Digital Payments in Latin America

Despite the desire for digital transactions caused by the COVID-19 epidemic, cash remains dominant in Latin America and the Caribbean, as it is everywhere else on the globe. To enable people to engage in the digital economy, LATAM digital payments, and especially mobile payments, are essential. Without widespread, reasonably priced, and simple-to-use mobile payments, the region’s ability to scale and have an impact on the lives of most citizens — particularly excluded and underserved groups — is at risk. This is true even though the province tends to attract significant investment in fintech, e-commerce, and other digital businesses.

More than ten years ago, digital payments swept the globe, but the LATAM payments area did not have the same success and traction as other regions of the world. Non-bank approaches that succeeded elsewhere failed in LATAM for a variety of reasons. Strong bank-centered rules and pervasive incumbent bank presence had a role in this, to some extent. Additionally, businesses like OXXO and Banco Azteca in Mexico, postal networks like Efecty in Colombia, and bank correspondents in Brazil were already meeting the need for domestic person-to-person (P2P) payments. Other obstacles were inadequate distribution networks, a lack of interoperability, subpar product design, and subpar customer experience.

Financial inclusion is greatly aided by digital payments. According to the research of Inter-American Development Bank, consumers are more inclined to utilize other financial services, such as credit and insurance, when they have access to Latin America digital payments because they can then save money, establish or grow enterprises, manage risk, and more effectively withstand financial shocks.

Contactless Payment in Latin America

With the start of the epidemic, contactless or NFC (near field communication) payments took off in several nations. This is mostly because it increases cardholder safety by allowing for social separation as no direct interaction is necessary to complete a transaction.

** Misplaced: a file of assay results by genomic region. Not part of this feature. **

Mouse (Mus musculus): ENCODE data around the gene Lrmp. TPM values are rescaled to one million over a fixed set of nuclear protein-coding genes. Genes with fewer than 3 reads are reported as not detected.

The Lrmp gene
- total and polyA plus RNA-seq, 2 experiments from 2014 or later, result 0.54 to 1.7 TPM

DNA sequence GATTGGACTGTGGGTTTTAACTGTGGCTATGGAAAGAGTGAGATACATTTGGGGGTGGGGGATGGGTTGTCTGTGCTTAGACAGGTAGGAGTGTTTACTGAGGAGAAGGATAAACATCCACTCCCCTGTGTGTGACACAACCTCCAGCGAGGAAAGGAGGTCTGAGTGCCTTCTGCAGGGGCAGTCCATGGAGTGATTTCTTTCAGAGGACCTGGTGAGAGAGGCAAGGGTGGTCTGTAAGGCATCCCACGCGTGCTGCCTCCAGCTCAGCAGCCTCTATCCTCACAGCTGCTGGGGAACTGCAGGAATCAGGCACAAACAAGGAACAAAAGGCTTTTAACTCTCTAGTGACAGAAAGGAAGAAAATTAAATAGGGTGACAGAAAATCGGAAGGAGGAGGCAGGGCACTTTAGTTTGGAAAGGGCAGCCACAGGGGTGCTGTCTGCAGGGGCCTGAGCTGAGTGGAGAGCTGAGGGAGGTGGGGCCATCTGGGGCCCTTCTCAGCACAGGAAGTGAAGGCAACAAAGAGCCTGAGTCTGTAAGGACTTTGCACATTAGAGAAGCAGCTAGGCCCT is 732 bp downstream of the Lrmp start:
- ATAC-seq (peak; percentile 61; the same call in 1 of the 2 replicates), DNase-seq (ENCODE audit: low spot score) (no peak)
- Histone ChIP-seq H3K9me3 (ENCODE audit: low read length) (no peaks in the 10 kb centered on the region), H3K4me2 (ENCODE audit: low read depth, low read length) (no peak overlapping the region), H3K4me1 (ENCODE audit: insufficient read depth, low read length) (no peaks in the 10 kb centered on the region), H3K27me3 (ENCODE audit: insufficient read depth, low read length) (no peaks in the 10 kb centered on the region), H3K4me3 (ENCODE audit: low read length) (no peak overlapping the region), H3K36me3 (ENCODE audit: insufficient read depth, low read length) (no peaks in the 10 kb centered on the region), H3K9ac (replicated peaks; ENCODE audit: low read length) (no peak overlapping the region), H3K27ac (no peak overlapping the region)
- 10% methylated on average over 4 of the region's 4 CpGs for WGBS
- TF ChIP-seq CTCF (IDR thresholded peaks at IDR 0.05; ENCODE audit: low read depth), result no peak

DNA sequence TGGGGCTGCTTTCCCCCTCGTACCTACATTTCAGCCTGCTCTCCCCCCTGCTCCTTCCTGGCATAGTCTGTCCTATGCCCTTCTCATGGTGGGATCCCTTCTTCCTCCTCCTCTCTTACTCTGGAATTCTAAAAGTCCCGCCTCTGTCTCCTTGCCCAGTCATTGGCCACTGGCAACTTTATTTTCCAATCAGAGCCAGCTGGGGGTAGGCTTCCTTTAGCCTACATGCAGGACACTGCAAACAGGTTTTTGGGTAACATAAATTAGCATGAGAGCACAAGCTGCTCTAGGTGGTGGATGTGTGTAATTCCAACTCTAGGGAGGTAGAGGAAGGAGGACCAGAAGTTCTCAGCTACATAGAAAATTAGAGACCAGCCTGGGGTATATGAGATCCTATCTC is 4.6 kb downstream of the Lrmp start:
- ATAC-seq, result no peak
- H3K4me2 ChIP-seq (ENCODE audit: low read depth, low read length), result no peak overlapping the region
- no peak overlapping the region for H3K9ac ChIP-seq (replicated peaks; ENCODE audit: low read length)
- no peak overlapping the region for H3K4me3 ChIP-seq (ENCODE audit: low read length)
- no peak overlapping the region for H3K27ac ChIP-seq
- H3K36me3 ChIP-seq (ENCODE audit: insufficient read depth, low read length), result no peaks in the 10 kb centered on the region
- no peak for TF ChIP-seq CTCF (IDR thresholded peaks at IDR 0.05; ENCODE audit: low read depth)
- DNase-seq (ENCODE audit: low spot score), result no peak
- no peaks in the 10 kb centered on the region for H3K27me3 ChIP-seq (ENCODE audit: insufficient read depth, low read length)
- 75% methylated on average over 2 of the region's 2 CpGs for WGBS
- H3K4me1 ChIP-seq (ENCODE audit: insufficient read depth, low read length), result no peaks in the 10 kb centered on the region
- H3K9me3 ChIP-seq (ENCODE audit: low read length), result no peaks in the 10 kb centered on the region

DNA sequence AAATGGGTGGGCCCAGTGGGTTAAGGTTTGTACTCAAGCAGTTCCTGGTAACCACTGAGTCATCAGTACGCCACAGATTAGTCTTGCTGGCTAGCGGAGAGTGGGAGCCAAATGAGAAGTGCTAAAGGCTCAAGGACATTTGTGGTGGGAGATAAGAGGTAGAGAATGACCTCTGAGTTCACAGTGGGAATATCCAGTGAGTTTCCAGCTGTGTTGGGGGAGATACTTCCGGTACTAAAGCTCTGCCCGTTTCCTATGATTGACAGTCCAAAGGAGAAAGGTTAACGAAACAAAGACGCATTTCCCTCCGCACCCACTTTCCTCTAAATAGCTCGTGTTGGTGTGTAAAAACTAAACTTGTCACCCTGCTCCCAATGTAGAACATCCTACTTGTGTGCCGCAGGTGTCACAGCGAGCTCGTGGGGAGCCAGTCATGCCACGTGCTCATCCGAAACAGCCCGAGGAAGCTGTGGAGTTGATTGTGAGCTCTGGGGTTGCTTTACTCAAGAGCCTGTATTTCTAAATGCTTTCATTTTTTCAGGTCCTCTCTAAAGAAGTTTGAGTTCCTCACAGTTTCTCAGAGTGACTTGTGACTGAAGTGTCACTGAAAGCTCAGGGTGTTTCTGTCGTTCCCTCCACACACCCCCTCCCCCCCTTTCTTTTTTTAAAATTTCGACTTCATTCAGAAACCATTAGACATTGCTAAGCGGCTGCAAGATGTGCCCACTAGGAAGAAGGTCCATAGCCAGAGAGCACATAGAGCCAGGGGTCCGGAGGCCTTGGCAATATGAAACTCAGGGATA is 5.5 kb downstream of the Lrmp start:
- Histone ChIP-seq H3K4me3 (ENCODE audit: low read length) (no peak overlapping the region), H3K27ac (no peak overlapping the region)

Contactless payment transactions in Brazil increased by 456% in the first quarter of 2020, according to the Brazilian Association of Credit Card Companies and Services (ABECS). According to research by Dock, by the end of 2022, around 50% of in-person transactions will be completed with contactless cards.

The main issue facing Latin America’s digital payments business is the proportion of the unbanked population.

The Dock survey found that in Latin America, in addition to the prevalent preference for cash, 54% of the population does not yet utilize any banking services or digital solutions for their financial activities.

Another result was that there is now a technology-to-use gap in Latin America, meaning that digitization is well ahead of the uptake of bank services. Although there are many different contemporary payment options in Latin America available, they are still incredibly underused.

In actuality, this is the largest challenge the local payments sector is now experiencing. The population’s financial inclusion is much behind while digitization is progressing quickly.

  • Smartphone adoption will reach 71% in 2020.
  • Approximately 20% of people use the internet for financial services.
  • 12 percent of people sell goods or services online.

The fact that the region’s strong digital usage is correlated with its aging population may be one factor affecting this outcome. 58 percent of people in Latin America are between the ages of 18 and 44. Compared to the demographics of the people of, say, Europe or the US, this is very different.

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